While Malzahn doesn’t have Newton at his disposal this year he still has pretty good quarterback.  Nick Marshall, a former safety at the University of Georgia, has emerged as one of the more dynamic playmakers in the country this year,  A dual threat who forms a potent read option tandem with running back Tre Mason, Marshall has been instrumental in getting Auburn to this point.  He hooked up with wide receiver Robert Louis on a tipped ball touchdown with 25 seconds to go to beat Georgia 43-38 in a play that would be named “The Prayer in Jordan-Hare.”  A week ago he led Auburn back from 14 points down to beat Alabama in the Iron Bowl.  A game that will forever be remembered for Chris Davis missed field goal return for a touchdown at the end of regulation to complete an improbable comeback.  A proven leader in clutch situations, Marshall will be tough to keep down throughout the game.

Perhaps more dangerous than Marshall is his backfield mate Mason.  The Auburn tailback has rushed for 18 touchdowns this year and over 1300 yards.  Under Malzahn’s option offense Marshall will read the defense and either hand to Mason, keep it himself, or drop back and throw.  Mason is the number one option and will surely get plenty carries Saturday.

While Auburn’s potent rushing attack is ranked fifth in the country, they are not as well known for their passing which is ranked 105th.  Despite this stat they are still dangerous through the air.  Marshall is a good thrower and he has some good targets in Louis and Sammie Coates who will challenge the Mizzou secondary.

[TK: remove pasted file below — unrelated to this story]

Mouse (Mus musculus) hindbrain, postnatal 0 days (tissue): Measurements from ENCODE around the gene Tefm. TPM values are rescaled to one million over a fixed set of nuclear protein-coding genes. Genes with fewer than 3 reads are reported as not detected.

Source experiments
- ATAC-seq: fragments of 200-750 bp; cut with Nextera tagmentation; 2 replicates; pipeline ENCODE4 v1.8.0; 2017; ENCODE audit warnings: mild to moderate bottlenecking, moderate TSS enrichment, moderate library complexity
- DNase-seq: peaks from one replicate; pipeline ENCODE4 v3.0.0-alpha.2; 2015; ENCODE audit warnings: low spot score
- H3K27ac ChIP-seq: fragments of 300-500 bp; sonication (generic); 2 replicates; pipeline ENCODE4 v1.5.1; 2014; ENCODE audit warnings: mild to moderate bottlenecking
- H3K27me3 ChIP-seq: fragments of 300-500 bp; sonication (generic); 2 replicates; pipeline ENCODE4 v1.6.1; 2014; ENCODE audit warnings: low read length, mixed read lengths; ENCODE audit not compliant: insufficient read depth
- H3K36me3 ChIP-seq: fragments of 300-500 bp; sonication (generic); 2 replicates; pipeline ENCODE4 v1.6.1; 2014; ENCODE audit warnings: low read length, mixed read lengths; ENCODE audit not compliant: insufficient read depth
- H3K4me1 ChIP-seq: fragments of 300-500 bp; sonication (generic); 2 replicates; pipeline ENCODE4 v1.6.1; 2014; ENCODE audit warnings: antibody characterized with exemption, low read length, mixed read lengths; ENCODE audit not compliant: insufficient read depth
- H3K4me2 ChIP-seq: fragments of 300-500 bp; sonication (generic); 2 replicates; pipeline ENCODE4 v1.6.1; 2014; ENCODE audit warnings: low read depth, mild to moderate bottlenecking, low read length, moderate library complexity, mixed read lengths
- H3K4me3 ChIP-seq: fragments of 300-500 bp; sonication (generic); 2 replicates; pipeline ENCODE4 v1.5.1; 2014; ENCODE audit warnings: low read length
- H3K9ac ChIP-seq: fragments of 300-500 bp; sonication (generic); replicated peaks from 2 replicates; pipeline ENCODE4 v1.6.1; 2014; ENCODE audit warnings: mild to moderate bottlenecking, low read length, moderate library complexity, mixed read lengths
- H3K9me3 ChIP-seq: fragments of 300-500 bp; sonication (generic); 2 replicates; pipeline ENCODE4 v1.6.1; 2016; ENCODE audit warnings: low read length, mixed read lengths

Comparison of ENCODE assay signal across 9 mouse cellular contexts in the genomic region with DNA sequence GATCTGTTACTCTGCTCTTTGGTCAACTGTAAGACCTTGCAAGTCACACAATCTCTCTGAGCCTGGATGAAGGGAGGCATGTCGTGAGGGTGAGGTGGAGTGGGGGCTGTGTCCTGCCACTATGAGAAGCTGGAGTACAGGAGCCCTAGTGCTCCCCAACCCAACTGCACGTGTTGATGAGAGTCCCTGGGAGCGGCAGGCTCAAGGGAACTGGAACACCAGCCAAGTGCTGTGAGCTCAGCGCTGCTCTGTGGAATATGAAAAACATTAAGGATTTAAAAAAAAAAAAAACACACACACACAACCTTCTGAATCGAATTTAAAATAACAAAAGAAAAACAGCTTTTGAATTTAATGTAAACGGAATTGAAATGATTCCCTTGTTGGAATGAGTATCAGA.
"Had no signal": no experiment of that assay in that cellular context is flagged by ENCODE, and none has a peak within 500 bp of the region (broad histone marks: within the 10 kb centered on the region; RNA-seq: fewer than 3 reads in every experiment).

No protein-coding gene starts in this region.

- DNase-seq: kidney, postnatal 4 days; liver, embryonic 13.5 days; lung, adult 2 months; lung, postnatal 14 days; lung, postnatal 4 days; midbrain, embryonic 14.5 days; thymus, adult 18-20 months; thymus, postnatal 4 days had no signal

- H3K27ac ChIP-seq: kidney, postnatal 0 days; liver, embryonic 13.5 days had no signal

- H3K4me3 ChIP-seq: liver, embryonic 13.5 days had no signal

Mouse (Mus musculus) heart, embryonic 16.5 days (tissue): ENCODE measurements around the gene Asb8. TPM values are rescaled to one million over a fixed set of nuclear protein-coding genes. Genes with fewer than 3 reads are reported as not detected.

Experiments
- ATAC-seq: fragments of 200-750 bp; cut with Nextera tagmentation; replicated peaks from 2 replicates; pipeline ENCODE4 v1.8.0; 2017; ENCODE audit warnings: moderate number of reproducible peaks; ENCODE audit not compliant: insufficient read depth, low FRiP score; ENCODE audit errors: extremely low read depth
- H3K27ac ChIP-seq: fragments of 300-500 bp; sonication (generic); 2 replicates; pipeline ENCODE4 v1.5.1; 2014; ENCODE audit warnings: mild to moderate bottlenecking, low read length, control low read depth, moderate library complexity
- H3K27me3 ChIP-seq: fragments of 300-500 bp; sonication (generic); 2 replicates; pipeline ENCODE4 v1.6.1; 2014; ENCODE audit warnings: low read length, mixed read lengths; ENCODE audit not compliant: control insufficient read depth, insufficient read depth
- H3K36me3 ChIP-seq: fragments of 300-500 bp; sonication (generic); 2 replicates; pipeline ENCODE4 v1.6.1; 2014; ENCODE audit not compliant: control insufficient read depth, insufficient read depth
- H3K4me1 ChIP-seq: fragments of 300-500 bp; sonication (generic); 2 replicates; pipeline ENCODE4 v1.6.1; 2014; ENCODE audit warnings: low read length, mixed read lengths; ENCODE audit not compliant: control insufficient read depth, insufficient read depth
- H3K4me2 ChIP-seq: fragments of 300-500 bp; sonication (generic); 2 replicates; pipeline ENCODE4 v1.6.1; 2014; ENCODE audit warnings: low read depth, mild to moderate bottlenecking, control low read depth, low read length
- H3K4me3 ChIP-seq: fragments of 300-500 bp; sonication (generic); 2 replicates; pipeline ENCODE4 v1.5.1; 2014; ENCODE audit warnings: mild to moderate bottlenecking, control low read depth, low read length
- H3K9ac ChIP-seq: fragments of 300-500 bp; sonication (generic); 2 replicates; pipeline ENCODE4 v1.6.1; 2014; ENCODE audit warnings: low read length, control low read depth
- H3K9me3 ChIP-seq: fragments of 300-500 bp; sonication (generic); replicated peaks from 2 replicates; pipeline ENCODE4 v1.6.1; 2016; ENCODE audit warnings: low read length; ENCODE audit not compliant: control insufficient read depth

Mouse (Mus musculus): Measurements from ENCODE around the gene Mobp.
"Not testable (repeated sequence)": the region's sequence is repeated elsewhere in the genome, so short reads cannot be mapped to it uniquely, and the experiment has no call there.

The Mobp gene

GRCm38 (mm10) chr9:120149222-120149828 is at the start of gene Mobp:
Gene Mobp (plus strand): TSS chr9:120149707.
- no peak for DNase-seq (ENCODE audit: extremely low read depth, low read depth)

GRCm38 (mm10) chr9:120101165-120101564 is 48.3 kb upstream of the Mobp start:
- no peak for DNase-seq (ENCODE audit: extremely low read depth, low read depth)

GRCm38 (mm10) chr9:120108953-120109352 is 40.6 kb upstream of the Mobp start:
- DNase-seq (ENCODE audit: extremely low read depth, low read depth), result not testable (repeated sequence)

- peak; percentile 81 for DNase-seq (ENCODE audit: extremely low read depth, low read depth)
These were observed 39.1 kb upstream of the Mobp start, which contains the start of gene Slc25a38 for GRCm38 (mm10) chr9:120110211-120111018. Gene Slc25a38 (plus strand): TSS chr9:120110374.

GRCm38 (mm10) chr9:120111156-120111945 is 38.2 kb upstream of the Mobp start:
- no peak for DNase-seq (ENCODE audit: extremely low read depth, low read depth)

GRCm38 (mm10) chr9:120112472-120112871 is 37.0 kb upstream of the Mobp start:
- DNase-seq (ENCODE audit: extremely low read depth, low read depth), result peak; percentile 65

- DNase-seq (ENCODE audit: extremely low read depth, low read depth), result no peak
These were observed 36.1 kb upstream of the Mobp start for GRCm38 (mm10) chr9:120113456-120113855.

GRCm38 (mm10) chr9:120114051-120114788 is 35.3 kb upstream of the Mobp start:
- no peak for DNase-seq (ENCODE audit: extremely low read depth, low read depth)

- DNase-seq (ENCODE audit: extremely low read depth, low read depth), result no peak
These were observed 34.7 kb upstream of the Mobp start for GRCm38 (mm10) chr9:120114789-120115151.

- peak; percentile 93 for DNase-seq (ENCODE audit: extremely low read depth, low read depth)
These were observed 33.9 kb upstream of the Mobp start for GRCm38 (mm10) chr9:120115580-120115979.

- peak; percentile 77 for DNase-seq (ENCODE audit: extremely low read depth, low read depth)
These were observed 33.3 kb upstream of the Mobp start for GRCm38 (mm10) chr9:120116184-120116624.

Defensively Auburn is ranked 31st in the nation in giving up 22.5 points per game.  While they were able to hold down Alabama in the Iron Bowl,  Auburn’s secondary is suspect.  They surrendered 38 points to an injury depleted Georgia team and 41 to Texas A&M in a game where Aggie wide receiver Mike Evans scored four touchdowns.  This bodes well for Missouri as their three headed receiving threat, L’Damian Washington, Dorial Green-Beckham and Marcus Lucas are all big targets and should give Auburn’s defense major problems. Auburn is very strong offensively, especially on the ground, but show weaknesses in the defensive secondary that Missouri quarterback James Franklin should be able to exploit.  Their multiple miraculous wins this season have led them to be labeled as a “team of destiny”  so they will be tough to take down in a close game.